Dubai to bolster beach defences against climate change as part of Dh355m strategy

More than half a million cubic metres of sand will be used to protect emirate’s beaches

Jumeirah Beach 1 is central to the Dubai development plan. Getty images
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Dubai has set out plans to protect beaches against the impact of climate change as part of a Dh355 million ($96.7 million) project.

The emirate will seek to turn the tide against the threat of extreme weather by using more than half a million cubic metres of sand to strengthen natural defences at Al Mamzar and Jumeirah 1 beaches.

This will help to guard against rising sea levels caused by climate change, which are expected to affect coastal cities around the world.

The sustainable development drive is central to a wider programme for both beaches, under the directives of Sheikh Mohammed bin Rashid, Vice President and Ruler of Dubai.

You're trying to mimic nature by recreating a sandy beach rather than putting concrete on it
Prof Gerd Masselink, a professor of coastal geomorphology at the University of Plymouth

The move, scheduled for completion in 18 months, comes after experts assessed how best to safeguard the coastline

Nature the first line of defence

Gerd Masselink, a professor of coastal geomorphology at the University of Plymouth in the UK, said there were two ways to deal with coastline challenges posed by changing weather patterns.

One is to use “hard engineering” structures such as sea walls, rock revetments (blocks linked together) or groynes which prevent beach material from moving along the coast.

The other, which is the approach being taken by the Dubai government, is to take a “soft-engineering” approach, of which “beach nourishment”, in this case adding sand, is a leading method.

“It's increasingly used because it's in the forefront of soft-engineering or nature-based solutions,” Prof Masselink said.

“You're trying to mimic nature by recreating a sandy beach rather than putting concrete on it.”

He said in the Netherlands, for example, this was the preferred approach, with sand being dredged from the North Sea and added to the coastline. The Maldives is another part of the world where this happens, with islands raised so they are more resilient.

“[It is] very widely used to combat coastal erosion, particularly in the face of climate change and sea level rise,” he said.

He said this method often had knock-on benefits because, over time, a proportion of the sand would be moved away from the area where it had been deposited and would strengthen neighbouring locations.

Soft-engineering strategies are now “more important and relevant”, in line with thinking around coastal protection becoming “a lot more joined-up”.

“It's not just solving a small local problem, but you have in mind neighbouring areas that may be affected,” Prof Masselink said.

“You're taking a much longer term view rather than solving a problem for the next 10 to 20 years with, at the back of your mind, the rise in sea levels for the next 50 years.”

The plan will be co-ordinated by Sheikh Hamdan bin Mohammed, Crown Prince of Dubai, and Sheikh Maktoum bin Mohammed, Deputy Prime Minister, Minister of Finance and First Deputy Ruler of Dubai.

Revamping public beaches

Al Mamzar and Jumeirah 1 beaches will be developed in a project that spans 5.7km (4.3km at Al Mamzar and 1.4km at Jumeirah 1).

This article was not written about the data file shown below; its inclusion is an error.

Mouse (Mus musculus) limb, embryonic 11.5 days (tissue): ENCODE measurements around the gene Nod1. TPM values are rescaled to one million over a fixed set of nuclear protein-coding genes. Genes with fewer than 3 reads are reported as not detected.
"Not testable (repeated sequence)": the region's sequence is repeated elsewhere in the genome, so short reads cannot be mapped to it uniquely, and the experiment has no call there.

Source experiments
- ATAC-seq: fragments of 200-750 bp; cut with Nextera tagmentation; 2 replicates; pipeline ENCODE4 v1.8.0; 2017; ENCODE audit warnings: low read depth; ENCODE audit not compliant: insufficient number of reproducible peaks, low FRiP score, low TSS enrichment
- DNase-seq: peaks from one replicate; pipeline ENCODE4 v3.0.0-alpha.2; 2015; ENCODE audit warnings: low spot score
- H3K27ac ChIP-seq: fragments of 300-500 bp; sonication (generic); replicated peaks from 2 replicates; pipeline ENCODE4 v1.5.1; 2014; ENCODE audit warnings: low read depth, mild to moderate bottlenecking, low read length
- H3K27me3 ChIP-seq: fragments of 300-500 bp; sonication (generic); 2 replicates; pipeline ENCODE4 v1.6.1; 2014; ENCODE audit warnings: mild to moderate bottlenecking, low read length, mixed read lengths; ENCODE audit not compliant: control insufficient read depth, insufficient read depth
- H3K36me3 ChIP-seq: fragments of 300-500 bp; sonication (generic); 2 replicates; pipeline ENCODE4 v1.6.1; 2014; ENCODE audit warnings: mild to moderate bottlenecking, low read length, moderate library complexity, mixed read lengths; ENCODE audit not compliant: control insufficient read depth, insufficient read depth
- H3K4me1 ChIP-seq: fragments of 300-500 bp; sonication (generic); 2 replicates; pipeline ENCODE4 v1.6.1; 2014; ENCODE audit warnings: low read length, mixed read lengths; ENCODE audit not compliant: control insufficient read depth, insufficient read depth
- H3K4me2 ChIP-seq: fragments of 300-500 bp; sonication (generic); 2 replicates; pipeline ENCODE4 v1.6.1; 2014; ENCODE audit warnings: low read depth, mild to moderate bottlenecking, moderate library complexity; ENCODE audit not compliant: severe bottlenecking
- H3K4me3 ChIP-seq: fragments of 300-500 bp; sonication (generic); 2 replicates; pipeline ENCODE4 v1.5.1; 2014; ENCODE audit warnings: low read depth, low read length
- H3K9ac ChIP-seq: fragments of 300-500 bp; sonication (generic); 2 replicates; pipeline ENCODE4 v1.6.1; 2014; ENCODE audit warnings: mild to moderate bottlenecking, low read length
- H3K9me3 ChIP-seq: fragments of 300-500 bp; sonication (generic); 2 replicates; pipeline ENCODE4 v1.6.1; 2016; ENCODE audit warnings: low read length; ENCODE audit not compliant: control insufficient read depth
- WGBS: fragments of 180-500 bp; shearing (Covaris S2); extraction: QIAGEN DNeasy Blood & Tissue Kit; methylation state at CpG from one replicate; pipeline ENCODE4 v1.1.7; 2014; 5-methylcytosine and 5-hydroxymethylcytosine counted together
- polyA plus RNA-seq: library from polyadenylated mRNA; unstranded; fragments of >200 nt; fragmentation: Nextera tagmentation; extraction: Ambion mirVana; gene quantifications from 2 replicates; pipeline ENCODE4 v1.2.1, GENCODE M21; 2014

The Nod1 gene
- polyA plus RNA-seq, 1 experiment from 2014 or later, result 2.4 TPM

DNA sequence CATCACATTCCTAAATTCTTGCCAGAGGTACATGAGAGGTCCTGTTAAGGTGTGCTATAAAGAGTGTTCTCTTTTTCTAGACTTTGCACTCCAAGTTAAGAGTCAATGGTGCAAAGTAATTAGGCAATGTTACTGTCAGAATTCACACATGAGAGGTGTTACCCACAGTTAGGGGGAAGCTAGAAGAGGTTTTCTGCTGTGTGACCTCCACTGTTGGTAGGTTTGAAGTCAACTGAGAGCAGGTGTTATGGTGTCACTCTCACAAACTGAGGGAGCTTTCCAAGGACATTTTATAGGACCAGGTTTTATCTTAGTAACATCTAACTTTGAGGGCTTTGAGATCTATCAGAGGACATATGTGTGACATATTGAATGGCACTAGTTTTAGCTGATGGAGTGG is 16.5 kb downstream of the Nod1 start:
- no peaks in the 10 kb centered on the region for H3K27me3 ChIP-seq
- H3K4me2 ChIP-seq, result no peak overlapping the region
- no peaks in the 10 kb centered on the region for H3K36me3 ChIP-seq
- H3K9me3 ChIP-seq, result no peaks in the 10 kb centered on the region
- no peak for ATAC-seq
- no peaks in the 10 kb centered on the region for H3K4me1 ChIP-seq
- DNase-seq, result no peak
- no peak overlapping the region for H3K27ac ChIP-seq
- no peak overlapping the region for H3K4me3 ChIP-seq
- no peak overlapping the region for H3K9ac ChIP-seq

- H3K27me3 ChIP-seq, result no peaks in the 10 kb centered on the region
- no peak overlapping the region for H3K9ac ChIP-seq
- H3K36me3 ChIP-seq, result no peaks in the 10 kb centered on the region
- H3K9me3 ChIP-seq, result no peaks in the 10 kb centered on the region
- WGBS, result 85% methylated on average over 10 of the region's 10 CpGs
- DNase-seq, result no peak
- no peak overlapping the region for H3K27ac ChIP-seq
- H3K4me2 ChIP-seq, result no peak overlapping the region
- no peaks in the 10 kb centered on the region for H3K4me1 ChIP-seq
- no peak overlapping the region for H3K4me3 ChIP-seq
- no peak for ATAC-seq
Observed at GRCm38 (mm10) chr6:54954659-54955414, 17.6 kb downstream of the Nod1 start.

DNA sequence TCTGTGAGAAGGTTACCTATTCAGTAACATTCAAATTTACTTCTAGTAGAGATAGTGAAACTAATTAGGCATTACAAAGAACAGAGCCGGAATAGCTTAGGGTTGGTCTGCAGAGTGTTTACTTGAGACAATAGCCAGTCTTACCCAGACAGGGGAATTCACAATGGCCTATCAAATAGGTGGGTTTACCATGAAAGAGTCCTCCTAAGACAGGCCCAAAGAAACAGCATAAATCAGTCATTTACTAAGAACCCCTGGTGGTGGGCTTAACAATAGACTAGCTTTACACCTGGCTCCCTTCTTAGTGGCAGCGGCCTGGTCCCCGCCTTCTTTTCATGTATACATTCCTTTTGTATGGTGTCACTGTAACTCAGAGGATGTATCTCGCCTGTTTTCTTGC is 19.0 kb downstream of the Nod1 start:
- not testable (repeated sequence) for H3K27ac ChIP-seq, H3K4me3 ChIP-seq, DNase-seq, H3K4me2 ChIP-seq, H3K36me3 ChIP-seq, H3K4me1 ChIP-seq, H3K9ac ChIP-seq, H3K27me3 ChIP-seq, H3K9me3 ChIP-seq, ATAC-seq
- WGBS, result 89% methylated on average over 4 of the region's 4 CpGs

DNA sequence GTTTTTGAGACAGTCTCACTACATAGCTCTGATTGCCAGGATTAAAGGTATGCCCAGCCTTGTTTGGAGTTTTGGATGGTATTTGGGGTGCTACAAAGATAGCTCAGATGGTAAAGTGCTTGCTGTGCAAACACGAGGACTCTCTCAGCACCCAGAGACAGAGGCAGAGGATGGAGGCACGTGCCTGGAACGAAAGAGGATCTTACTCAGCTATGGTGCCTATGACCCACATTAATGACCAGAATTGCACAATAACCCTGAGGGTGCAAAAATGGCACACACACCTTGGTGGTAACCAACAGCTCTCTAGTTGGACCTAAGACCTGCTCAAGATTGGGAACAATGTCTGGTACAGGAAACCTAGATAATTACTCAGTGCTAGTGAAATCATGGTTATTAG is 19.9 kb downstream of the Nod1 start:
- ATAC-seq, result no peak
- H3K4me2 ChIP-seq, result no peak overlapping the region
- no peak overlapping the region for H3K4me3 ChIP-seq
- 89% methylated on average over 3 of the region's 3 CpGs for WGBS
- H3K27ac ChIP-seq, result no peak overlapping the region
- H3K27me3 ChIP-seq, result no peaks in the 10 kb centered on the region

The scheme aims to boost tourism and cater to the influx of beachgoers, sports enthusiasts and night swimmers. Dubai’s first beach dedicated to 24/7 night swimming, spanning 300 metres, will be established in Deira.

It will be carried out while keeping the beaches partially open to the public.

Additional features include a 5km pedestrian path, connecting 11km of cycling and running tracks surrounded by trees, and a 200-metre floating bridge connecting both sides of Al Mamzar Beach.

There will be 1,400 parking spaces for cars and buses, including charging stations for eco-friendly vehicles in addition to integrated networks for drinking water stations, irrigation systems and sewage drainage systems spanning 5km.

Beach rescue services will use the latest AI-assisted technology, with enhanced surveillance through more than 100 modern cameras linked to the central control rooms of Dubai Municipality and Dubai Police.

More than 50 investment opportunities will be offered, including water activity rentals, commercial outlets and kiosks, restaurants, self-service food and beverage machines, and advertising spaces.

The plan aims to develop all beaches by 100 per cent, enhance public beach services by 400 per cent, and increase night swimming beach lengths by 56 per cent, the equivalent of 450 metres.

The length of cycling tracks will increase by 285 per cent, equivalent to 15.15km, and running tracks by 125 per cent, equivalent to 11km.

Facilities for disabled people will be provided in line with international best practices.

It aligns with the objectives of the Dubai Economic Agenda D33, Dubai Urban Plan 2040 and the Dubai Quality of Life Strategy 2033.

It comes after the completion of a number of public beach projects in Dubai last year. These included Al Mamzar Corniche, Jumeirah Corniche, Jumeirah 1, Jumeirah 3 and Umm Suqeim 1.

In May 2023, Dubai unveiled a major plan to develop 54km of beaches around Palm Jebel Ali, The Palm Jumeirah and Al Mamzar, and a new beach at Jebel Ali.

The new projects, launched by the Ruler of Dubai, included the development of enclosed beach areas, walkways, cafes and dining areas.

Dubai beach project - in pictures

Updated: June 04, 2024, 10:36 AM